I’ve been doing these Fab Fifties Friday posts for a while now and I realized that Roger Corman has only appeared once! For such a prolific filmmaker that seems weird. With that in mind I thought it was about time to take a look at another of his flicks.
The Wasp Woman is a cautionary tale of vanity and the dangers of science run amok! Janice Starlin is a successful business woman who runs a cosmetics company. The movie starts off with a meeting where she is discussing declining sales with the board of directors. They point out that the problems started when she stopped advertising the products herself. In an ironic twist it seems that the only person concerned about her getting older is Janice. This makes her an easy target for a scientist named Zinthrop who shows up with a miracle cure. His idea? Using the royal jelly from a queen wasp to reverse the aging process!
Do I need to tell you how horribly this goes wrong? Well I’m going to. Things go sideways when Zinthrop is in an accident and Starlin starts using a concentrated version of the formula because she is impatient to see the results. This has the side effect of turning her into a wasp woman that paralyzes and eats her victims. Seriously they never find any of the bodies so she must be munching them down… but yet keeps her girlish figure! If you have ever seen a monster movie you know this doesn’t end well.
The Wasp Woman is an excellent example of why Roger Corman was a successful filmmaker. The story is simple, but well thought out. There is a formula to these things and they normally involve a flawed character that engages in dangerous behavior leading to bad things happening. Here we have Starlin struggling with her internal issues and grasping onto the research of Zinthrop as a cure all. What makes Corman so much better at this is that his script makes Starlin a sympathetic character. She could have been vain and unlikeable, but they take the time to show her vulnerability and desperation. This makes for a more balanced character that engages the audience. Far too many filmmakers considered movies like this fodder for the drive-in crowd, but Corman is trying to make a movie with real characters and it shows.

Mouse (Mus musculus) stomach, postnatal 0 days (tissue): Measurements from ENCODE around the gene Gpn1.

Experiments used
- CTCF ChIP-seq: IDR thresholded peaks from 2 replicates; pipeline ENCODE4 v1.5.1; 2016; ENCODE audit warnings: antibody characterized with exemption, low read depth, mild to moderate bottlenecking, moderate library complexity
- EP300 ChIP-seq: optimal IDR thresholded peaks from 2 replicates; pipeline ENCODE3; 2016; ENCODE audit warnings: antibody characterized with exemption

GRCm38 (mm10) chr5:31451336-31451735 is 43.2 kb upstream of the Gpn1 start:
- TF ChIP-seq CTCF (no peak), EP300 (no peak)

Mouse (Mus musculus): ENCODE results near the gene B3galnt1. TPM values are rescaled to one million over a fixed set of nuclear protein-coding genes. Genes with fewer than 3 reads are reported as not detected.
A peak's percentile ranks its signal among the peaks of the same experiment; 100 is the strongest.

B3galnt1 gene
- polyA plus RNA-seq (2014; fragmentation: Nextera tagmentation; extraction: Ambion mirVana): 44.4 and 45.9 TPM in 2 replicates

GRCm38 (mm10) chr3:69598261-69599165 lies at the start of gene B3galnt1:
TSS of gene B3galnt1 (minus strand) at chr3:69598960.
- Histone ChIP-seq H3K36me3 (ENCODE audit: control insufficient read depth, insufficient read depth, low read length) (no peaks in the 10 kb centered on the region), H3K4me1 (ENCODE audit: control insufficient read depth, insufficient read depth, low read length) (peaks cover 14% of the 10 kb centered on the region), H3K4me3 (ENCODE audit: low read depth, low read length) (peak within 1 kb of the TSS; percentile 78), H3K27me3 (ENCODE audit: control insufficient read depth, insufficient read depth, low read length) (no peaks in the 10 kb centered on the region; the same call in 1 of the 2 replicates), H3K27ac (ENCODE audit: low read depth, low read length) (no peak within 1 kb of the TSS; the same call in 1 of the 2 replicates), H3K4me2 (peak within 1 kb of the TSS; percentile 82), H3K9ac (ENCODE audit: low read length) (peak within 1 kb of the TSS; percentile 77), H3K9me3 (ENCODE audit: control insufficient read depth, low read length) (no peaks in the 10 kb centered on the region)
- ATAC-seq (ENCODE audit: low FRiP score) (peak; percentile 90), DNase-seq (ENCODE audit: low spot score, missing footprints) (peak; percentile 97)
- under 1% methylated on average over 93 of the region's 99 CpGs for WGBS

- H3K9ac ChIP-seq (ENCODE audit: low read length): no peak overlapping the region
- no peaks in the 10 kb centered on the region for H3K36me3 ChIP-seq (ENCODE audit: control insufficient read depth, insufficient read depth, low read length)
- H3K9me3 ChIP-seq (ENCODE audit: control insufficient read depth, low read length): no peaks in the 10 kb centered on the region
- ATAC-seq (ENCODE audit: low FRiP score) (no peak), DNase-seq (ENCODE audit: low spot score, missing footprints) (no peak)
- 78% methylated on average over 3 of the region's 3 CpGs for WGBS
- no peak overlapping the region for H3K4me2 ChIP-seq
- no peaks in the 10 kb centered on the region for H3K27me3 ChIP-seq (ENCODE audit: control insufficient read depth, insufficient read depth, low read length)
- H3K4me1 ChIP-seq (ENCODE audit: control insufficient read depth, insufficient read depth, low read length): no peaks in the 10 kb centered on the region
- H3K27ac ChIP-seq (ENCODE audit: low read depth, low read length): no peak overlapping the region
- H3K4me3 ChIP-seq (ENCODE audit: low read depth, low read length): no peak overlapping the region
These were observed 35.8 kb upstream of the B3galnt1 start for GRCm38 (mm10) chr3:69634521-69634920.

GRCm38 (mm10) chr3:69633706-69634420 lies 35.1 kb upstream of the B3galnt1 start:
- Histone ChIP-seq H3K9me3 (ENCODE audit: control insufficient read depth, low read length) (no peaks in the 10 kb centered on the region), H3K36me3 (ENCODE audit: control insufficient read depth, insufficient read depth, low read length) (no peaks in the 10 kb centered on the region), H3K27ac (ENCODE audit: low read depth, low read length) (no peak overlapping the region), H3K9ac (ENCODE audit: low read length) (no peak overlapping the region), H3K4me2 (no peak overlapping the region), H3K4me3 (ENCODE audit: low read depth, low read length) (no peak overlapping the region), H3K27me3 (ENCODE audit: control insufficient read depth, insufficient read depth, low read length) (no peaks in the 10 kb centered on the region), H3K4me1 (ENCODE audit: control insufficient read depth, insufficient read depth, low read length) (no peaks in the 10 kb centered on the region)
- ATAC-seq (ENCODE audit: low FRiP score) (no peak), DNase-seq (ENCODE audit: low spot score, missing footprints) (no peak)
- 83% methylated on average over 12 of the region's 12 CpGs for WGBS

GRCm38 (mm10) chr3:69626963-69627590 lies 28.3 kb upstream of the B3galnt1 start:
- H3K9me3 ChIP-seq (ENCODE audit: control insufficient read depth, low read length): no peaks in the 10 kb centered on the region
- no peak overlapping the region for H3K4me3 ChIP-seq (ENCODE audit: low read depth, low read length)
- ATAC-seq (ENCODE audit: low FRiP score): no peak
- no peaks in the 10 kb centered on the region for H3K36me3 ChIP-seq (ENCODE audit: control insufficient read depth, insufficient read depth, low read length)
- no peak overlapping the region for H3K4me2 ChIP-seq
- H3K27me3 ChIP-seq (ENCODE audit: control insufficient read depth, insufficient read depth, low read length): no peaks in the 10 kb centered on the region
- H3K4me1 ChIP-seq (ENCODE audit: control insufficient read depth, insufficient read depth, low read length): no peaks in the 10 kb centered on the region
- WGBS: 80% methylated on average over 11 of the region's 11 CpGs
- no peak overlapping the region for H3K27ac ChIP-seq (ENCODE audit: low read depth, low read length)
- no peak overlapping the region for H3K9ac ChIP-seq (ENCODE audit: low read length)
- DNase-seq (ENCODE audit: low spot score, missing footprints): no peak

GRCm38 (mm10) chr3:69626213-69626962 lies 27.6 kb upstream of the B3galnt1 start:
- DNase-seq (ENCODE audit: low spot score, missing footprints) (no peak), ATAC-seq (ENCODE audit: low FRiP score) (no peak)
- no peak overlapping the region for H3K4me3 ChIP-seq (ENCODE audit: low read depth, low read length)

Being a complete nerd, I noticed and appreciated how the filmmakers cut corners without making it too noticeable. Pay attention and you will notice how few locations there are as they clearly shot most of this on a couple of sets. There is an effort made to make the same walls look different, but it is clear what they were up to. When they do venture outside it is either stock footage or new footage shot without sound to save money. None of this hurts the story at all and I’m not complaining. I like pointing it out because I’ve seen it done horribly by other filmmakers, but Corman is one of those guys that knows how to make it work.
Since this is a monster movie, we have to talk creature effects. For a low budget horror flick from the late fifties I was satisfied with what we get. It is clearly just the actress wearing a mask and gloves, but they are nice looking. As much as I dig the rubber suit craziness that we get elsewhere not every movie has the budget for that sort of thing. The kills are all offscreen and we don’t really see any bodies. But that is typical of a movie from the fifties.
I love this movie. Cheaply made and cheesy as hell, even by Corman standards, The Wasp Woman knows what it is and is the best version of that. I’ve said this before and will say it here again. Not everything needs to be art, sometimes being fun is good enough. I highly recommend this gem from one of the greatest and most prolific independent filmmakers of all time.
Note: Instead of a trailer I've linked the entire movie above.
© Copyright 2019 John Shatzer